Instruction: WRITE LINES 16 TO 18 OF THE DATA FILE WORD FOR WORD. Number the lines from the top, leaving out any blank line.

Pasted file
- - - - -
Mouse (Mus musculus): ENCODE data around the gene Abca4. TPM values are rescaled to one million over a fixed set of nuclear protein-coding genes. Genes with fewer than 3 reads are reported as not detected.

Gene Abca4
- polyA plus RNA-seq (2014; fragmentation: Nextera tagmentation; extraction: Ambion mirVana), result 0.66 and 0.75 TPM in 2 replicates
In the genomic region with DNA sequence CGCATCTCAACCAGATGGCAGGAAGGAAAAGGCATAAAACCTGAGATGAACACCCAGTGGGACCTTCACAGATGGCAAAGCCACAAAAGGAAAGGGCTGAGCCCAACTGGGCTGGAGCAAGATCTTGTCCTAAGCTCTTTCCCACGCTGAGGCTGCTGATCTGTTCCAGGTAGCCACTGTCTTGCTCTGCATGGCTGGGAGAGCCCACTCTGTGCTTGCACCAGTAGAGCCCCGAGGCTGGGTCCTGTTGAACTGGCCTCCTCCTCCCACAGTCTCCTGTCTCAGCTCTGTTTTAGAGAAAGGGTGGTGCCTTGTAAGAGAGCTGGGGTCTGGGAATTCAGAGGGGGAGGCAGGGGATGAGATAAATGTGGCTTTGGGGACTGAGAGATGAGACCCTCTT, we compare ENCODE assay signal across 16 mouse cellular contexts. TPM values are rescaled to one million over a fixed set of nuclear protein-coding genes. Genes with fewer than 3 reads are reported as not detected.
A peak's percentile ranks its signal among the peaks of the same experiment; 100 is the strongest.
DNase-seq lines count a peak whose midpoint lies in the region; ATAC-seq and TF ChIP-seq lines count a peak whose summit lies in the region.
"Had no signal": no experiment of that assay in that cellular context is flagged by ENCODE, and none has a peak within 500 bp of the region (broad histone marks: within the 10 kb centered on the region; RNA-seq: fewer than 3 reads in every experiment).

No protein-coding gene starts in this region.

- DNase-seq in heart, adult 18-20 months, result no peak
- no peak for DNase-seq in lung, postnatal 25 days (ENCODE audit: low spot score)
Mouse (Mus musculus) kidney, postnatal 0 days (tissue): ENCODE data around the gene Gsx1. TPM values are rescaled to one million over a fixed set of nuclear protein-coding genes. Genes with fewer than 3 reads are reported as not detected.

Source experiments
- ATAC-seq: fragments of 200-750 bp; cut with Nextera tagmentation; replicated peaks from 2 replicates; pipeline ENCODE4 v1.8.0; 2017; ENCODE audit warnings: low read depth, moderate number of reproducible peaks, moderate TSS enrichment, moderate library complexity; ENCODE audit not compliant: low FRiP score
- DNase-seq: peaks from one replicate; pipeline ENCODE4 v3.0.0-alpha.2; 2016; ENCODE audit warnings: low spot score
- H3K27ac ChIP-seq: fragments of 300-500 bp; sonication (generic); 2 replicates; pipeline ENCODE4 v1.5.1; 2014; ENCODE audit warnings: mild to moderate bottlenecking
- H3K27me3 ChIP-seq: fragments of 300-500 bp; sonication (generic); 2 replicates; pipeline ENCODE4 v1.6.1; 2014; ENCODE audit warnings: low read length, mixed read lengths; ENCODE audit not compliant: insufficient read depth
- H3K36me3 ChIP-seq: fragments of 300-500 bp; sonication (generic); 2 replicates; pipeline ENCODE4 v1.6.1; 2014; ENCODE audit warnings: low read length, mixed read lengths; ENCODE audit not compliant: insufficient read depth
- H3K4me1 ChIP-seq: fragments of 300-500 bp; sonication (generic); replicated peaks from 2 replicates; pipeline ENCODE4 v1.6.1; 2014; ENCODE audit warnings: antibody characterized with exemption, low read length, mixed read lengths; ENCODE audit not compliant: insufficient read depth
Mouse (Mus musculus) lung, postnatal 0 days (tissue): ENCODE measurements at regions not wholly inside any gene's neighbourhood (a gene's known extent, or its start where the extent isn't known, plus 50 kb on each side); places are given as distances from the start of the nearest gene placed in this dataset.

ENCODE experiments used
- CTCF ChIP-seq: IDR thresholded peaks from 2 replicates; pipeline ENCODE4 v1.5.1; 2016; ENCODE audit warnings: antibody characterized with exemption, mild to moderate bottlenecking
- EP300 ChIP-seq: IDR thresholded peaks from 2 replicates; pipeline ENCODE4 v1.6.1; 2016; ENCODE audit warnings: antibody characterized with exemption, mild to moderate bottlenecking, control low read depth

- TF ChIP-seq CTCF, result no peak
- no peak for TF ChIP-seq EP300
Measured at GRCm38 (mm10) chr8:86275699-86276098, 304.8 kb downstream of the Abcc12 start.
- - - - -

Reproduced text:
- H3K27me3 ChIP-seq: fragments of 300-500 bp; sonication (generic); 2 replicates; pipeline ENCODE4 v1.6.1; 2014; ENCODE audit warnings: low read length, mixed read lengths; ENCODE audit not compliant: insufficient read depth
- H3K36me3 ChIP-seq: fragments of 300-500 bp; sonication (generic); 2 replicates; pipeline ENCODE4 v1.6.1; 2014; ENCODE audit warnings: low read length, mixed read lengths; ENCODE audit not compliant: insufficient read depth
- H3K4me1 ChIP-seq: fragments of 300-500 bp; sonication (generic); replicated peaks from 2 replicates; pipeline ENCODE4 v1.6.1; 2014; ENCODE audit warnings: antibody characterized with exemption, low read length, mixed read lengths; ENCODE audit not compliant: insufficient read depth